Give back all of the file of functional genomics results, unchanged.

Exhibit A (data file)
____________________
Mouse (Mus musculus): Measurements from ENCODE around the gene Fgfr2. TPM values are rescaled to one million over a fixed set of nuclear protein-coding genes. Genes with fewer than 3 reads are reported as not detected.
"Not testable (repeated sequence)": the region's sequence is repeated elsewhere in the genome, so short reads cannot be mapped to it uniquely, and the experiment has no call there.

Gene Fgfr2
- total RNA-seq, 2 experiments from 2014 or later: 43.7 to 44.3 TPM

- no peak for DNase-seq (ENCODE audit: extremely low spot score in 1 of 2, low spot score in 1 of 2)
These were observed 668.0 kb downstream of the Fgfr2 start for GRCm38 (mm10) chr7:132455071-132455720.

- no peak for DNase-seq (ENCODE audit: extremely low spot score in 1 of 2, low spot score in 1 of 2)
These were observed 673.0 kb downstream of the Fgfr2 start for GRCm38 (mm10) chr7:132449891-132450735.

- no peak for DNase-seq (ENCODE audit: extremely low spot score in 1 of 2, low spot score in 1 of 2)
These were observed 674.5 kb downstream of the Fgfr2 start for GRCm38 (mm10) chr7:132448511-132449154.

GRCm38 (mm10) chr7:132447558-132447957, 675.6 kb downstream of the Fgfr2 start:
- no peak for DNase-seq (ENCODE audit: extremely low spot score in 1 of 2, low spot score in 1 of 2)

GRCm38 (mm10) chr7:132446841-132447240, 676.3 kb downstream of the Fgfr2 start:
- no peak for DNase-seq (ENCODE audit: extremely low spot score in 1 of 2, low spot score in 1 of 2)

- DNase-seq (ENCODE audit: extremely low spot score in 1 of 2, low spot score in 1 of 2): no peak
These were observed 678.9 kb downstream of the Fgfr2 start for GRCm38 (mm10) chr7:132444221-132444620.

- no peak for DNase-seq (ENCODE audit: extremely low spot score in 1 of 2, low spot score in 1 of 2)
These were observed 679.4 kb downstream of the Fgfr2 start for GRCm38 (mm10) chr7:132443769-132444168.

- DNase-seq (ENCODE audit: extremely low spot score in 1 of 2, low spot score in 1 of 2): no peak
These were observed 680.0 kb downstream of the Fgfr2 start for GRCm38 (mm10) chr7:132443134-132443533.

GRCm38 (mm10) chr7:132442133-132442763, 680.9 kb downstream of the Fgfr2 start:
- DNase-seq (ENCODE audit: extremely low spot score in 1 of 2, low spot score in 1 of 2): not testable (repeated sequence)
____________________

Mouse (Mus musculus): Measurements from ENCODE around the gene Fgfr2. TPM values are rescaled to one million over a fixed set of nuclear protein-coding genes. Genes with fewer than 3 reads are reported as not detected.
"Not testable (repeated sequence)": the region's sequence is repeated elsewhere in the genome, so short reads cannot be mapped to it uniquely, and the experiment has no call there.

Gene Fgfr2
- total RNA-seq, 2 experiments from 2014 or later: 43.7 to 44.3 TPM

- no peak for DNase-seq (ENCODE audit: extremely low spot score in 1 of 2, low spot score in 1 of 2)
These were observed 668.0 kb downstream of the Fgfr2 start for GRCm38 (mm10) chr7:132455071-132455720.

- no peak for DNase-seq (ENCODE audit: extremely low spot score in 1 of 2, low spot score in 1 of 2)
These were observed 673.0 kb downstream of the Fgfr2 start for GRCm38 (mm10) chr7:132449891-132450735.

- no peak for DNase-seq (ENCODE audit: extremely low spot score in 1 of 2, low spot score in 1 of 2)
These were observed 674.5 kb downstream of the Fgfr2 start for GRCm38 (mm10) chr7:132448511-132449154.

GRCm38 (mm10) chr7:132447558-132447957, 675.6 kb downstream of the Fgfr2 start:
- no peak for DNase-seq (ENCODE audit: extremely low spot score in 1 of 2, low spot score in 1 of 2)

GRCm38 (mm10) chr7:132446841-132447240, 676.3 kb downstream of the Fgfr2 start:
- no peak for DNase-seq (ENCODE audit: extremely low spot score in 1 of 2, low spot score in 1 of 2)

- DNase-seq (ENCODE audit: extremely low spot score in 1 of 2, low spot score in 1 of 2): no peak
These were observed 678.9 kb downstream of the Fgfr2 start for GRCm38 (mm10) chr7:132444221-132444620.

- no peak for DNase-seq (ENCODE audit: extremely low spot score in 1 of 2, low spot score in 1 of 2)
These were observed 679.4 kb downstream of the Fgfr2 start for GRCm38 (mm10) chr7:132443769-132444168.

- DNase-seq (ENCODE audit: extremely low spot score in 1 of 2, low spot score in 1 of 2): no peak
These were observed 680.0 kb downstream of the Fgfr2 start for GRCm38 (mm10) chr7:132443134-132443533.

GRCm38 (mm10) chr7:132442133-132442763, 680.9 kb downstream of the Fgfr2 start:
- DNase-seq (ENCODE audit: extremely low spot score in 1 of 2, low spot score in 1 of 2): not testable (repeated sequence)